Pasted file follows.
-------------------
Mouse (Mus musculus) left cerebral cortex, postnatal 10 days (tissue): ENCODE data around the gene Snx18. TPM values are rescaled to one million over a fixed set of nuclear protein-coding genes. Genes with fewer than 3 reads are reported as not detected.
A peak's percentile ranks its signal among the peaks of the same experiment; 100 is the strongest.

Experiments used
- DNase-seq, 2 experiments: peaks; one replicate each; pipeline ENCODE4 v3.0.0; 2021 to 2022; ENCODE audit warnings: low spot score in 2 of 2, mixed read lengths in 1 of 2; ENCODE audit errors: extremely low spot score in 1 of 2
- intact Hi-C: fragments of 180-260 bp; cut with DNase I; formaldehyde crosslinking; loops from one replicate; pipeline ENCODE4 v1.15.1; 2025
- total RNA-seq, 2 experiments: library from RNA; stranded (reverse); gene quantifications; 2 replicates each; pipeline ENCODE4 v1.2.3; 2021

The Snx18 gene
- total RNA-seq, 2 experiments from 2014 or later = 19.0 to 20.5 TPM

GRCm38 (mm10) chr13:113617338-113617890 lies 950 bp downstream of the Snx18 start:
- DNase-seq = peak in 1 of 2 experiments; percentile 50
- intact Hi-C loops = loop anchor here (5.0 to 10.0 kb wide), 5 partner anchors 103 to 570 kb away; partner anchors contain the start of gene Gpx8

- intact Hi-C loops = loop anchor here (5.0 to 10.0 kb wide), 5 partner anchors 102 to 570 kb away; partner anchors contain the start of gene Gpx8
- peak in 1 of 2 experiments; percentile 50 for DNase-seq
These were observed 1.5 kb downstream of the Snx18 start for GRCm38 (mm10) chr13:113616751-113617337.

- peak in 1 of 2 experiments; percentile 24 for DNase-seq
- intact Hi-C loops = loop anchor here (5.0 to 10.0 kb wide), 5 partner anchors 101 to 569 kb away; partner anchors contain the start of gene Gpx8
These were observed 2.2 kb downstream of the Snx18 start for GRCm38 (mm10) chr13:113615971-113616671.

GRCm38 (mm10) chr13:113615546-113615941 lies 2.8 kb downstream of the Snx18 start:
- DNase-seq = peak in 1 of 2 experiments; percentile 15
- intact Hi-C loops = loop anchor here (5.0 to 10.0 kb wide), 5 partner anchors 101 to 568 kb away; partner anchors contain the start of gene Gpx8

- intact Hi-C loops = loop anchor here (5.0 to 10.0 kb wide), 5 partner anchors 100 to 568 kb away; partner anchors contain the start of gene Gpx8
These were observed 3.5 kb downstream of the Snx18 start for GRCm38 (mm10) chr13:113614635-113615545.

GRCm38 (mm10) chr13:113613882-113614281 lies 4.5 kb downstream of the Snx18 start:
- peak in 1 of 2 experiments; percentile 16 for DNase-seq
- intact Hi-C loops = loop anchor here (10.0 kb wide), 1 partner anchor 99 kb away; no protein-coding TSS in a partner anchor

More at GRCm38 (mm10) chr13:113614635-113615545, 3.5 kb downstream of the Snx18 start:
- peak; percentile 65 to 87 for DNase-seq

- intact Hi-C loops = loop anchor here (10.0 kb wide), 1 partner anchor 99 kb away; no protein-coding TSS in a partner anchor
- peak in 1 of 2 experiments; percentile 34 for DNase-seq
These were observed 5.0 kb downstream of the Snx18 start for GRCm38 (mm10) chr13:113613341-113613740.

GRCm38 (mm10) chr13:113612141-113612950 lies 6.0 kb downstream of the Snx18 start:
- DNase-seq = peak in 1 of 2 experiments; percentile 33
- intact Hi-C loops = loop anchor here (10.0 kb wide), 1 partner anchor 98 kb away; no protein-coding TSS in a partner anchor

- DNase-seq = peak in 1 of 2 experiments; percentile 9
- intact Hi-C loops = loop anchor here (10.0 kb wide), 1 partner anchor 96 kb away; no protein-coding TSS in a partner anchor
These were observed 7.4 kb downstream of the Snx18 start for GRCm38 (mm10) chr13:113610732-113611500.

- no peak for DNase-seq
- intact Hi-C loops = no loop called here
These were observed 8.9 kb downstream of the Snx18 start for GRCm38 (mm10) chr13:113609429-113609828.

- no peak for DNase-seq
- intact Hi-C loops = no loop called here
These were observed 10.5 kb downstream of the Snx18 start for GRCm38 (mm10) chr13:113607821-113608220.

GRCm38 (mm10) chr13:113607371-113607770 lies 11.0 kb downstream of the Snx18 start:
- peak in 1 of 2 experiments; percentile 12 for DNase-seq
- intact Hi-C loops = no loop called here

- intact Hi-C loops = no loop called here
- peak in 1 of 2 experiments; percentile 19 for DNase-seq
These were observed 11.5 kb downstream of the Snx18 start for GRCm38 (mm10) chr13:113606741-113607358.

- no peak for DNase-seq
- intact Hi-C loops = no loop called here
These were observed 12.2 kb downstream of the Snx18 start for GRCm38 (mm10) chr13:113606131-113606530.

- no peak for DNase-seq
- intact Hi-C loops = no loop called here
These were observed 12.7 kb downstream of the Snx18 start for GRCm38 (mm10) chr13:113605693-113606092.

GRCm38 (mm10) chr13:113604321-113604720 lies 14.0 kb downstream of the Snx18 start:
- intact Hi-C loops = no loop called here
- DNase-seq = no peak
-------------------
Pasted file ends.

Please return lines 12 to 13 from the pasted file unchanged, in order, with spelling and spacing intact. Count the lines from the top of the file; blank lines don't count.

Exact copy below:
- intact Hi-C loops = loop anchor here (5.0 to 10.0 kb wide), 5 partner anchors 102 to 570 kb away; partner anchors contain the start of gene Gpx8
- peak in 1 of 2 experiments; percentile 50 for DNase-seq